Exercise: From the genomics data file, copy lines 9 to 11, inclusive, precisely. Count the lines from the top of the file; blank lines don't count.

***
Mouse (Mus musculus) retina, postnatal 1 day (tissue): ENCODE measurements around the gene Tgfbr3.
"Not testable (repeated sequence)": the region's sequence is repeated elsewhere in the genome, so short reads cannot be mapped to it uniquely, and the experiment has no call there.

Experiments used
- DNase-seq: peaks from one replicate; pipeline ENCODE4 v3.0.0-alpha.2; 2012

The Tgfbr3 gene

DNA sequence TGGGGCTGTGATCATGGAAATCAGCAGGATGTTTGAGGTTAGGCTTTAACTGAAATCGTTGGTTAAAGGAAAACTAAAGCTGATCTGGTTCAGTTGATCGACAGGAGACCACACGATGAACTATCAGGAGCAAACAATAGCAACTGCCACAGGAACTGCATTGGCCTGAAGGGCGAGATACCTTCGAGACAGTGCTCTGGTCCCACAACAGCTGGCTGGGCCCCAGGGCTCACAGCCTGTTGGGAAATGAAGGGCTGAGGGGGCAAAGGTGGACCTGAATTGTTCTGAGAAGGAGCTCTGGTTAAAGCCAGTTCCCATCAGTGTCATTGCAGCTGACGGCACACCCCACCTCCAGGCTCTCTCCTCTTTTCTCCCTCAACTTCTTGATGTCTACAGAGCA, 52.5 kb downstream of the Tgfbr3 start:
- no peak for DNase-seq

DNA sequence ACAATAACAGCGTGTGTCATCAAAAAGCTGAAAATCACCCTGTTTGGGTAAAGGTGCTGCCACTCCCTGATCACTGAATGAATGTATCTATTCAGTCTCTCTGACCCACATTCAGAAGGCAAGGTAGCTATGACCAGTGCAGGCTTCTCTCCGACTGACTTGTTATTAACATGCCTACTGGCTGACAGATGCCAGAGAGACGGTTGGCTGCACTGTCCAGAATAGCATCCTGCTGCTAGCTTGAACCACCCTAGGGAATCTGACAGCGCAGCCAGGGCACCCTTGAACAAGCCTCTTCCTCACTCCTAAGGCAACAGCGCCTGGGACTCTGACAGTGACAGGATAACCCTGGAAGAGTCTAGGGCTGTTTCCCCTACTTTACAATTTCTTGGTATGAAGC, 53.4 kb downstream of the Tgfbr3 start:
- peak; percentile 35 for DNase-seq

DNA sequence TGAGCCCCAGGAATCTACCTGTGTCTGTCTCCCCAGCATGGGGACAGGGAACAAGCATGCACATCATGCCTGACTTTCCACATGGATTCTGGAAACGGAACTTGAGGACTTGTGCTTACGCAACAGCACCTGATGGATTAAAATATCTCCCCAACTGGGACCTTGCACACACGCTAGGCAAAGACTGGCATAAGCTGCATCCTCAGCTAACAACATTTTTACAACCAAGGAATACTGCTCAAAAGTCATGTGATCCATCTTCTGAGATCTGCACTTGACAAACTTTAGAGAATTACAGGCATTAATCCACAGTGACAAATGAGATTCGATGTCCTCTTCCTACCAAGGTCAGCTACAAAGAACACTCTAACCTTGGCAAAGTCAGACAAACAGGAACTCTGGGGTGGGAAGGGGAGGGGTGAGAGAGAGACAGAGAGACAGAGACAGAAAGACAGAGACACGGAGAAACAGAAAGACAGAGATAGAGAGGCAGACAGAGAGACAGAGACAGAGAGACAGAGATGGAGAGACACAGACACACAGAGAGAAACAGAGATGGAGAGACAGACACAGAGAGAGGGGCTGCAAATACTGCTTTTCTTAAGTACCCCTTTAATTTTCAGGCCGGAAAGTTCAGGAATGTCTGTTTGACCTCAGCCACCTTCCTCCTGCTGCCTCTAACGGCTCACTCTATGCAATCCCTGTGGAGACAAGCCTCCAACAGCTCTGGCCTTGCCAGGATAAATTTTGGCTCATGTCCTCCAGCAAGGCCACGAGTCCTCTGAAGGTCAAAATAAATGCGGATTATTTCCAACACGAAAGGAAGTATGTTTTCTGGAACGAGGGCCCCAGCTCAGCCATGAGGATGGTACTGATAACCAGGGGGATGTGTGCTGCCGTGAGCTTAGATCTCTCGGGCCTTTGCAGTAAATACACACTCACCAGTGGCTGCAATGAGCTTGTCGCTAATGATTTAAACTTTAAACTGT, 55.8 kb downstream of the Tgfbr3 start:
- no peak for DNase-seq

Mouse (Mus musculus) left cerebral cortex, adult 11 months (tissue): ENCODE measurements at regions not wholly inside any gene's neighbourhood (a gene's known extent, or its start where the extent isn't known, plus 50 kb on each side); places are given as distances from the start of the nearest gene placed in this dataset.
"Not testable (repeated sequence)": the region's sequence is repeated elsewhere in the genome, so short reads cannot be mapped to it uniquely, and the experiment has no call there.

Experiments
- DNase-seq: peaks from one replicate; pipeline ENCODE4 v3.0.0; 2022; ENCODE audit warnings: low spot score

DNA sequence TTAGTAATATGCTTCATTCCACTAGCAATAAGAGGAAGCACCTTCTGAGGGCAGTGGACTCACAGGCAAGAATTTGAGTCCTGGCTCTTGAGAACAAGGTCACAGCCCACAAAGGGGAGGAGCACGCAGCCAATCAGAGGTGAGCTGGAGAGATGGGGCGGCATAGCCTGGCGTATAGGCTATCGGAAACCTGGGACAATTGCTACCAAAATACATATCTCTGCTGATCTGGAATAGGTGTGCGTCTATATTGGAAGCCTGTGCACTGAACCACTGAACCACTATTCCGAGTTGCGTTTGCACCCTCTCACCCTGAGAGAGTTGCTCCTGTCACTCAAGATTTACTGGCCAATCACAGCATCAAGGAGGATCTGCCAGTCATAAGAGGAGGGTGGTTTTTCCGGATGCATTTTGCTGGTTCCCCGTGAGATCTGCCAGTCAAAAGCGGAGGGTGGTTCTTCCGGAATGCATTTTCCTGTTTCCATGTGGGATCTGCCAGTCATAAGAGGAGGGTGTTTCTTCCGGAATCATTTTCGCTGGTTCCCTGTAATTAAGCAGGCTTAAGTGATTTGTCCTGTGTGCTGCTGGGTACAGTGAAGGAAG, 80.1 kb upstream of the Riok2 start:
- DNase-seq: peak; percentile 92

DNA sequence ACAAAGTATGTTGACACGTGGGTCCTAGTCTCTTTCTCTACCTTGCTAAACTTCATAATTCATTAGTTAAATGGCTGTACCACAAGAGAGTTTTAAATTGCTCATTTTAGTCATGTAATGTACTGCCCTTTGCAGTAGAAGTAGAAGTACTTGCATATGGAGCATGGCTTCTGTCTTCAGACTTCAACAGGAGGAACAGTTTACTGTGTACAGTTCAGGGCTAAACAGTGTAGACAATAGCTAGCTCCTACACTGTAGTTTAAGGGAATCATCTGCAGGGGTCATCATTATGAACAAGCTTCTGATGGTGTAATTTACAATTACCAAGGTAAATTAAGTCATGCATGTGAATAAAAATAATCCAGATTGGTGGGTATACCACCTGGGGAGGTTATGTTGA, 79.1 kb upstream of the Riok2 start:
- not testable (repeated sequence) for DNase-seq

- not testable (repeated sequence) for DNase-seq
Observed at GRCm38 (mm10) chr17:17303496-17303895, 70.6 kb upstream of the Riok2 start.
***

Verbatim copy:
- peak; percentile 35 for DNase-seq

DNA sequence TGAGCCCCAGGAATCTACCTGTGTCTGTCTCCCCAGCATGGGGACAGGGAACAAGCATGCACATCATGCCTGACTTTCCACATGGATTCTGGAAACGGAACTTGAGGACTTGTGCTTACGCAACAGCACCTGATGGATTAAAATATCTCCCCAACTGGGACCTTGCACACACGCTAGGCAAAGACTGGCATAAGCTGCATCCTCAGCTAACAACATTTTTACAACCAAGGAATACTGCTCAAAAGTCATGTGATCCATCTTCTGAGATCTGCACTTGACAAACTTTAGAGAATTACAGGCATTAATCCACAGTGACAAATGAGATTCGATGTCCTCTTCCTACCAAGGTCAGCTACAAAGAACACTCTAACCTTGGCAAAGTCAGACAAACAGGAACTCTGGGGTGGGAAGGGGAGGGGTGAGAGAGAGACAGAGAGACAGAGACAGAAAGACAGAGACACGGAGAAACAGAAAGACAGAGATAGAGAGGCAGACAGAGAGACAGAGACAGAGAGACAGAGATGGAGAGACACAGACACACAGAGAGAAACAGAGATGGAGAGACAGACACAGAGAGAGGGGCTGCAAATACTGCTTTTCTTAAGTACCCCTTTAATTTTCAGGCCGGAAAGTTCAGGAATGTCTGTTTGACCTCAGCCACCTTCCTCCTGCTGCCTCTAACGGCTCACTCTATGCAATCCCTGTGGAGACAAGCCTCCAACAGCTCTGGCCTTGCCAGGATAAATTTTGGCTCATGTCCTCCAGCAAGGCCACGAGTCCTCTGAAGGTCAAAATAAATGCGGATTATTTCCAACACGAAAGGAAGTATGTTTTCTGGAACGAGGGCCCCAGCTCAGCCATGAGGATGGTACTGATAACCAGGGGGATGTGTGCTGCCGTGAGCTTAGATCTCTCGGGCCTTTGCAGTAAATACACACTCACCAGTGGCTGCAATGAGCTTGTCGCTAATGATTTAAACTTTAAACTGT, 55.8 kb downstream of the Tgfbr3 start:
- no peak for DNase-seq